JERRY SALTZ examines the selfie, its fast history, and prevailing possibilities, while 12 of the world’s sexiest models—including Adriana Lima, Joan Smalls, Karlie Kloss, and Ajak Deng—explain the key to perfecting what is perhaps the most predominantly popular genre ever:
Selfies are usually casual, improvised, fast; their primary purpose is to be seen here, now, by other people, most of them unknown, in social networks. They are never accidental: Whether carefully staged or completely casual, any selfie that you see had to be approved by the sender before being embedded into a network. This implies control as well as the presence of performing, self-criticality, and irony.
When it is not just PR, though, it is a powerful, instantaneous ironic interaction that has intensity, intimacy, and strangeness. In some way, selfies reach back to the Greek theatrical idea of methexis—a group sharing wherein the speaker addresses the audience directly, much like when comic actors look at the TV camera and make a face. Finally, fascinatingly, the genre wasn’t created by artists. Selfies come from all of us; they are a folk art that is already expanding the language and lexicon of photography. Selfies are a photography of modern life.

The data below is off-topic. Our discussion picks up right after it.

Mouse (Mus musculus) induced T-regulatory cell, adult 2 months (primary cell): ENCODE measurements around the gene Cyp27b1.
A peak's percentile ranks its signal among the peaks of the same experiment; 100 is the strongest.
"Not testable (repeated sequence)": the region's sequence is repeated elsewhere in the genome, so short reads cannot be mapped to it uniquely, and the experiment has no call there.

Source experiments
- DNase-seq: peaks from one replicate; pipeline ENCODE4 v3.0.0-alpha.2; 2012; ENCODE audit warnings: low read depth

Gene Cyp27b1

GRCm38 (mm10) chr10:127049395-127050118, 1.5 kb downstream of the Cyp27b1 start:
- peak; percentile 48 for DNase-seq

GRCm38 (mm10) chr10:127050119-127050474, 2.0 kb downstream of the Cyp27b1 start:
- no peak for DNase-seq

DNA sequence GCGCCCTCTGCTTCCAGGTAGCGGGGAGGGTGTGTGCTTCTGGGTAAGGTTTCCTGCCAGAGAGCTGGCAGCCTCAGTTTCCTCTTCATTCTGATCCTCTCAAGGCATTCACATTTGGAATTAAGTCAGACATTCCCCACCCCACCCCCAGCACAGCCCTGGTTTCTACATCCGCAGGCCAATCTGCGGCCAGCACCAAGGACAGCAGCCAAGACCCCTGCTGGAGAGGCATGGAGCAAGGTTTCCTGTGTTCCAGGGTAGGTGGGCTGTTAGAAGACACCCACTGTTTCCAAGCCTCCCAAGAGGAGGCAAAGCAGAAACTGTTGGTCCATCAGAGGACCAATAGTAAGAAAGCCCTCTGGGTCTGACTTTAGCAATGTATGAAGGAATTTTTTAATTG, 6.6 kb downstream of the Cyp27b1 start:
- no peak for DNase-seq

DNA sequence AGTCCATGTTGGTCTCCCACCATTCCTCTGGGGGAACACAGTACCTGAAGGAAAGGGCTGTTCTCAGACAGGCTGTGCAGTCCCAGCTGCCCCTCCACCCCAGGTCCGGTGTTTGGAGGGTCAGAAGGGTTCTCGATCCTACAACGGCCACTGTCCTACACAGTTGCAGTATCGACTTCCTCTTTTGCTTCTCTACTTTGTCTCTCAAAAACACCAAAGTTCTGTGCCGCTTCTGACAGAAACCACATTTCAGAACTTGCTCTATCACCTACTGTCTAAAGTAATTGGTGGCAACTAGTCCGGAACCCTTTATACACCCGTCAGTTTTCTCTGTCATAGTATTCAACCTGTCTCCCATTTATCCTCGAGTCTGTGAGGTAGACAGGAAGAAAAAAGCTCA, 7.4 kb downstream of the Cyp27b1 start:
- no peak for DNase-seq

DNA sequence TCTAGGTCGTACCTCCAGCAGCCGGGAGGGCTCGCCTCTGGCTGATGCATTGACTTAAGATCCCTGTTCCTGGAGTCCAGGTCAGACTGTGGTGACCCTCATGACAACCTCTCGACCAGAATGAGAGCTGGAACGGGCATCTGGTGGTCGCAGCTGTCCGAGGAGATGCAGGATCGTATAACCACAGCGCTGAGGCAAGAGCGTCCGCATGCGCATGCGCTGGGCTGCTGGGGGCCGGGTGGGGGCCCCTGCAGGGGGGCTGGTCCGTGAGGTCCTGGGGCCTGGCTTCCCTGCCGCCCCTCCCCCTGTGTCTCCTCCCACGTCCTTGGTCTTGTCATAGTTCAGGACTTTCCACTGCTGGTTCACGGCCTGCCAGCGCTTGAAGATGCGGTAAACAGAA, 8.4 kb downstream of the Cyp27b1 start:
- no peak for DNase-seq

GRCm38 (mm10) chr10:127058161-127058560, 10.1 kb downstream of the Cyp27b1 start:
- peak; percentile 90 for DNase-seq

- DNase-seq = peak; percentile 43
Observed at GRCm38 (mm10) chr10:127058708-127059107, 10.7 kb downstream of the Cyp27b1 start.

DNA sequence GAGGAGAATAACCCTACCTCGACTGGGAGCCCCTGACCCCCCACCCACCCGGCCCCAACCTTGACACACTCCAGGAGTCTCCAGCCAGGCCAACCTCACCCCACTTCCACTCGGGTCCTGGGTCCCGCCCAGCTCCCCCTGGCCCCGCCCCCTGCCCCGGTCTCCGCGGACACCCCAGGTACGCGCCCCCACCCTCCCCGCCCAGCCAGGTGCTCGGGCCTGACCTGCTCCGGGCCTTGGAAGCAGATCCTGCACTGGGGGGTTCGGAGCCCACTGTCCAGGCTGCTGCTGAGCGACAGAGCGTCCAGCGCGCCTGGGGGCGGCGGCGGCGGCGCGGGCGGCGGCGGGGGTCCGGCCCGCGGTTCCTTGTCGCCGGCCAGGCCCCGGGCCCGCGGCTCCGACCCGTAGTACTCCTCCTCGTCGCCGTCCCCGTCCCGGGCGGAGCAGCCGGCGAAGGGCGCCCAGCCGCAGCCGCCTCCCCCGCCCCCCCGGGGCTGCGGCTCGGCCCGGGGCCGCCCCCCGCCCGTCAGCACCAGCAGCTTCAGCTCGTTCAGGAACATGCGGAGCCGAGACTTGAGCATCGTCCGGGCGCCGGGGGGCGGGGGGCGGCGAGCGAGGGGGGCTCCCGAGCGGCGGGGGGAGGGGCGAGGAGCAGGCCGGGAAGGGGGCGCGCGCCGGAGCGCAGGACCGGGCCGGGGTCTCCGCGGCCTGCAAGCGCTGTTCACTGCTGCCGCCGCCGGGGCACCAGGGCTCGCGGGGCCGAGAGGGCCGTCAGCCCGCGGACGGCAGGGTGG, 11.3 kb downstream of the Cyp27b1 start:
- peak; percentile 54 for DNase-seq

Everyone has their own idea of what makes a good selfie. I like the ones that metamorphose into what might be called selfies-plus—pictures that begin to speak in unintended tongues, that carry surpluses of meaning that the maker may not have known were there. Barthes wrote that such images produce what he called “a third meaning,” which passes “from language to significance.”
Via New York magazine